We acknowledge that this work replicates the somewhat unexpected finding reported by Hermes et al. [9], which reported the small decline in the prevalence of prazosin in the Puget Sound VA Health Care System. This finding is mirrored by the less aggressive daily prescribing of prazosin noted in the current study. To address these findings, our team personally communicated with the local champion1 in the Puget Sound region who shared that (1) during the period we analyzed he had stepped down from his clinical leadership position and (2) the team's clinical experience indicated that prazosin was beneficial only for Veterans with PTSD who reported traumatic nightmares or who exhibited excessive adrenergic clinical symptoms. This provocative observation suggests that future research will find that prazosin use is best for an adrenergic phenotype of PTSD.2 As a result, Puget Sound clinicians became more selective and began prescribing prazosin only for PTSD patients with pronounced adrenergic tone, rather than for all PTSD patients as they had in the past. In addition, they found that moderate doses of prazosin (e.g., divided doses totaling 6–8 mg/d) seemed to be as effective as higher dosing ranges (e.g., >16 mg/d) in many Veterans.

There are several limitations of this study. First, the selection of Veterans with PTSD was based exclusively on diagnosis codes extracted from administrative databases, a fact that may introduce some error in actual PTSD diagnosis [18]. Second, we do not know whether prazosin was obtained from non-VA providers. It is unlikely that we would identify such a large differential in prazosin use even in the face of a possibility that Veterans living farther from Puget Sound may have been more likely to receive prazosin therapy from non-VA providers. Finally, we cannot be certain that prazosin was prescribed for PTSD and not for competing indications such as hypertension or BPH. However, prazosin use for these indications was infrequent in the VHA over this time period and is highly unlikely to fully account for the presence of a prevalence gradient radiating from Puget Sound. Further, the same phenomenon is true for SSRI/SNRI and benzodiazepines (e.g., SSRI/SNRI use for depression, benzodiazepines use for panic disorder).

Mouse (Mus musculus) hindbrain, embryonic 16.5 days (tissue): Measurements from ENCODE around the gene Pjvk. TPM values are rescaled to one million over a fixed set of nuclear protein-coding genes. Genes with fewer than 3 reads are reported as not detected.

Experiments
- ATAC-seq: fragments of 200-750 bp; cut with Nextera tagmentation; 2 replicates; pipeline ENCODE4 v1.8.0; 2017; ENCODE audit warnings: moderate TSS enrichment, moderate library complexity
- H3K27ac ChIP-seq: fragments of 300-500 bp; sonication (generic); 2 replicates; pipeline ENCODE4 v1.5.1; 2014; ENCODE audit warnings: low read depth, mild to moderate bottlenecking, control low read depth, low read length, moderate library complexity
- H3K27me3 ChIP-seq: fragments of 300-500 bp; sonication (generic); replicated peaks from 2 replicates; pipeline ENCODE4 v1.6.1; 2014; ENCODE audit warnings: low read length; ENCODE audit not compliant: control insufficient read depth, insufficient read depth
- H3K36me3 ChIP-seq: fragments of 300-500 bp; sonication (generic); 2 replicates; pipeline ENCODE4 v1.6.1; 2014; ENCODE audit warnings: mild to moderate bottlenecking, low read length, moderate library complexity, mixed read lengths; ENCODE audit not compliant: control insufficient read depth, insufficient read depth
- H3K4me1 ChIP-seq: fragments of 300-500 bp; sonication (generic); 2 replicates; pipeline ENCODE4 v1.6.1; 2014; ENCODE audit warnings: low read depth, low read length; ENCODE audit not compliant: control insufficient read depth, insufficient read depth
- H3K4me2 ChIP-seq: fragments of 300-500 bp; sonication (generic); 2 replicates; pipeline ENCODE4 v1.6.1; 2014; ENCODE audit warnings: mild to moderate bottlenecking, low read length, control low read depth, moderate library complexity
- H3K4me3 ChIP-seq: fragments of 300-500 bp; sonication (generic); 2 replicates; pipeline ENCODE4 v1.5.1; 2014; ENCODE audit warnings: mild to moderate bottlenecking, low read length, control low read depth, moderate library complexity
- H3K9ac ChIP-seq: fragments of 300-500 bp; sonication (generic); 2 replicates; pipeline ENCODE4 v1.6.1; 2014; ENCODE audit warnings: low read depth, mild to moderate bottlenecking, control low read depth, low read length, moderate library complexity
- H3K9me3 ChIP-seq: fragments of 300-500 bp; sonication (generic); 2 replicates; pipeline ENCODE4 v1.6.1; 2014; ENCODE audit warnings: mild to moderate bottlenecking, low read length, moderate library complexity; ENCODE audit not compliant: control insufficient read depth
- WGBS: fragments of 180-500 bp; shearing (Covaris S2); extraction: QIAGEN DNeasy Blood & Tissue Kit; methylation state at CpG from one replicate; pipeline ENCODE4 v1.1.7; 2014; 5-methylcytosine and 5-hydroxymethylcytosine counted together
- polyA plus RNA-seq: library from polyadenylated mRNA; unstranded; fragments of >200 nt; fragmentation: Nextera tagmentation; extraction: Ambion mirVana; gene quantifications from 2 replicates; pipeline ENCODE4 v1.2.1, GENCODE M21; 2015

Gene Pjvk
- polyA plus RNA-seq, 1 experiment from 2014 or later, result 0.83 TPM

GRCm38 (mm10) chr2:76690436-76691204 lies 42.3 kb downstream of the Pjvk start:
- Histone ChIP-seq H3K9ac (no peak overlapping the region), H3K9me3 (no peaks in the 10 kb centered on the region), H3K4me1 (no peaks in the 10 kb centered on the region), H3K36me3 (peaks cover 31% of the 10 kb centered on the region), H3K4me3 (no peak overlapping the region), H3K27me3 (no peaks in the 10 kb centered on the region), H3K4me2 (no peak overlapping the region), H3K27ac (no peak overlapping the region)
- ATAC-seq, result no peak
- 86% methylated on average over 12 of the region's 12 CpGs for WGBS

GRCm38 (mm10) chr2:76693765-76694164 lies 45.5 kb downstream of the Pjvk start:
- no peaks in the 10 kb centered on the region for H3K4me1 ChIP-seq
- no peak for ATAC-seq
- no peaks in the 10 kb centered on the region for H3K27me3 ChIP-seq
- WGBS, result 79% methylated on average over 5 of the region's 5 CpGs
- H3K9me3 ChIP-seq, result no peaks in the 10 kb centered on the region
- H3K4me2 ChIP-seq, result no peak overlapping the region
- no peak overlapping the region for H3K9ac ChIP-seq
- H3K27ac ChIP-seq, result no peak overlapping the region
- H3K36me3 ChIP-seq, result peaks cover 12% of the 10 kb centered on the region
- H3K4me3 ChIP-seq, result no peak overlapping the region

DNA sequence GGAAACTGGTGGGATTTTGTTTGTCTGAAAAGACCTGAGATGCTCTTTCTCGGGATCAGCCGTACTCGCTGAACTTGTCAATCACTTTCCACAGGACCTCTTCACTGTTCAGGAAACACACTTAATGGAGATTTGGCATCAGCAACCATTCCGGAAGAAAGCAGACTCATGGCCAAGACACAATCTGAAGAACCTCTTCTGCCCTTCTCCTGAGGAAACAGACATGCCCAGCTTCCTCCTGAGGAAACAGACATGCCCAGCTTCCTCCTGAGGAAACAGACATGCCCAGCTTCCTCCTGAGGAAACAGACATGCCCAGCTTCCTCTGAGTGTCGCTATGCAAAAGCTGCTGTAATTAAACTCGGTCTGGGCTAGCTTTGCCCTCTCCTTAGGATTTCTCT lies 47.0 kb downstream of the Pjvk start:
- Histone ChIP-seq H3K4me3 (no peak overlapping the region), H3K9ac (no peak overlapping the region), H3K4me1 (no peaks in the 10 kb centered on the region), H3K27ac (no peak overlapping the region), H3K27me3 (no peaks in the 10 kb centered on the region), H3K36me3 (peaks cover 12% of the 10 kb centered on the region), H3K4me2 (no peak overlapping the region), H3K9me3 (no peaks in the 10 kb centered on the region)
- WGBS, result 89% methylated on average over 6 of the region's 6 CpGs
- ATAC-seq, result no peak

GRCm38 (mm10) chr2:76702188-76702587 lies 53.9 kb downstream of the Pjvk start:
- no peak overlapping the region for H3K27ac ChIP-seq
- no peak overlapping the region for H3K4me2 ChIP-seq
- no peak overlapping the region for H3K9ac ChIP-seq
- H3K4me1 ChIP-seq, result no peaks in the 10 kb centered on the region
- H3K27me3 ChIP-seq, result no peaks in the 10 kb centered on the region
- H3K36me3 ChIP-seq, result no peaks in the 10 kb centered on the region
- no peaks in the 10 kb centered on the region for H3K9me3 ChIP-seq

Prazosin is an effective and well-tolerated agent to manage PTSD-related sleep disorders and has shown some efficacy for the management of global PTSD symptoms. Even if we combine our findings with those of Hermes et al. and Harpaz-Rotem et al. [9–10], there is a persistent geographic gradient for utilization and dosing of prazosin for Veterans with PTSD. Demonstration of the pattern of geographical distribution is limited to prazosin and is not reflective of other PTSD pharmacotherapies. Further efforts to improve the dissemination of prazosin seem warranted. Dissemination of the recent findings of Raskind et al. [3], which predict a favorable response to prazosin, may facilitate its use by mental health providers more distant to Puget Sound.

Author Contributions:
Study concept and design: B. C. Lund, T. E. Abrams.
Acquisition of data: B. C. Lund, B. Alexander.
Analysis and interpretation of data: B. C. Lund, T. E. Abrams.
Drafting of manuscript: T. E. Abrams.
Critical revision of manuscript for important intellectual content:
T. E. Abrams, B. C. Lund, B. Alexander, N. C. Bernardy, M. J. Friedman.
Statistical analysis: B. C. Lund, T. E. Abrams.
Obtained funding: B. C. Lund, T. E. Abrams, B. Alexander,
N. C. Bernardy, M. J. Friedman.
Administrative, technical, or material support: N. C. Bernardy,
M. J. Friedman, B. Alexander.
Study supervision: B. Alexander, N. C. Bernardy, M. J. Friedman.
Financial Disclosures: The authors have declared that no competing interests exist.
Funding/Support: This study was unfunded at the time of manuscript preparation.
Institutional Review: This study was approved by the University of Iowa Institutional Review Board and the Iowa City VA Health Care System Research and Development Committee.
This article and any supplementary material should be cited as follows:
Abrams TE, Lund BC, Alexander B, Bernardy NC, Friedman MJ. Geographical diffusion of prazosin across Veterans Health Administration: Examination of regional variation in daily dosing and quality indicators among veterans with posttraumatic stress disorder. J Rehabil Res Dev. 2015;52(5):619–28.